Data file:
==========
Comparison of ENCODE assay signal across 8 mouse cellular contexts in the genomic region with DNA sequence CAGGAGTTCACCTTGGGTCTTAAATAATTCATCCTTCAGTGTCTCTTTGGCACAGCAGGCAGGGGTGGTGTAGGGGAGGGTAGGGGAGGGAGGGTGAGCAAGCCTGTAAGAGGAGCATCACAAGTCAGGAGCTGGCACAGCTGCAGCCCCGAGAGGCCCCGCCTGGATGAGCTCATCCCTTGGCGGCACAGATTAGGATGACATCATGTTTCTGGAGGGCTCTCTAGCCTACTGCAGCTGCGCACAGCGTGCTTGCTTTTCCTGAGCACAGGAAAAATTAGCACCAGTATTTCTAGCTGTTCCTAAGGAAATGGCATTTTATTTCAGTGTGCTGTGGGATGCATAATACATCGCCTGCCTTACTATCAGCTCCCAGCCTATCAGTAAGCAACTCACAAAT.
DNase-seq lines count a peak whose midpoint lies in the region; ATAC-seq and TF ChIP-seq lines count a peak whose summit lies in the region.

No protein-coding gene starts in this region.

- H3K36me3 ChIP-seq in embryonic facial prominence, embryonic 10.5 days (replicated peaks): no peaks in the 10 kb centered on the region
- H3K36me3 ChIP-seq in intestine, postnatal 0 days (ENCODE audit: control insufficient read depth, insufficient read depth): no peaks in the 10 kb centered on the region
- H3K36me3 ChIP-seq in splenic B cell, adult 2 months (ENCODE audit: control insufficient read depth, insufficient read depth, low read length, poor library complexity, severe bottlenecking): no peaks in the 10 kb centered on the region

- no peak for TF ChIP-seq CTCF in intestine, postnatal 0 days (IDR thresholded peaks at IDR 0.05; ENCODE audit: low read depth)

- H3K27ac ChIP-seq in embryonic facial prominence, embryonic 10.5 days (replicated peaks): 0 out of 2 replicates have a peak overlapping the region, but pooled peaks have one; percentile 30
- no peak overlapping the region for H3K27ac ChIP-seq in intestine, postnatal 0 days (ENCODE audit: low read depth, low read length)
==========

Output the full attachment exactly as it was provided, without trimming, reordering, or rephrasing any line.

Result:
Comparison of ENCODE assay signal across 8 mouse cellular contexts in the genomic region with DNA sequence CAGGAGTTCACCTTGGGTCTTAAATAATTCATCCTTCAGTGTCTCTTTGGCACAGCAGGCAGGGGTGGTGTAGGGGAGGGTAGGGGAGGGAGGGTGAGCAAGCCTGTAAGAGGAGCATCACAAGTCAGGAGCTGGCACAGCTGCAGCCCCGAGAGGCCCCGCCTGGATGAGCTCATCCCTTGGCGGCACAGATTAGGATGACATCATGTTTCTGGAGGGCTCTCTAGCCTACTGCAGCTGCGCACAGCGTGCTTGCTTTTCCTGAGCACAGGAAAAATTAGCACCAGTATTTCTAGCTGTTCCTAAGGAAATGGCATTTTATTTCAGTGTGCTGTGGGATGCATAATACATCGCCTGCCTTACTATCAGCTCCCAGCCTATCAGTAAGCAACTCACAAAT.
DNase-seq lines count a peak whose midpoint lies in the region; ATAC-seq and TF ChIP-seq lines count a peak whose summit lies in the region.

No protein-coding gene starts in this region.

- H3K36me3 ChIP-seq in embryonic facial prominence, embryonic 10.5 days (replicated peaks): no peaks in the 10 kb centered on the region
- H3K36me3 ChIP-seq in intestine, postnatal 0 days (ENCODE audit: control insufficient read depth, insufficient read depth): no peaks in the 10 kb centered on the region
- H3K36me3 ChIP-seq in splenic B cell, adult 2 months (ENCODE audit: control insufficient read depth, insufficient read depth, low read length, poor library complexity, severe bottlenecking): no peaks in the 10 kb centered on the region

- no peak for TF ChIP-seq CTCF in intestine, postnatal 0 days (IDR thresholded peaks at IDR 0.05; ENCODE audit: low read depth)

- H3K27ac ChIP-seq in embryonic facial prominence, embryonic 10.5 days (replicated peaks): 0 out of 2 replicates have a peak overlapping the region, but pooled peaks have one; percentile 30
- no peak overlapping the region for H3K27ac ChIP-seq in intestine, postnatal 0 days (ENCODE audit: low read depth, low read length)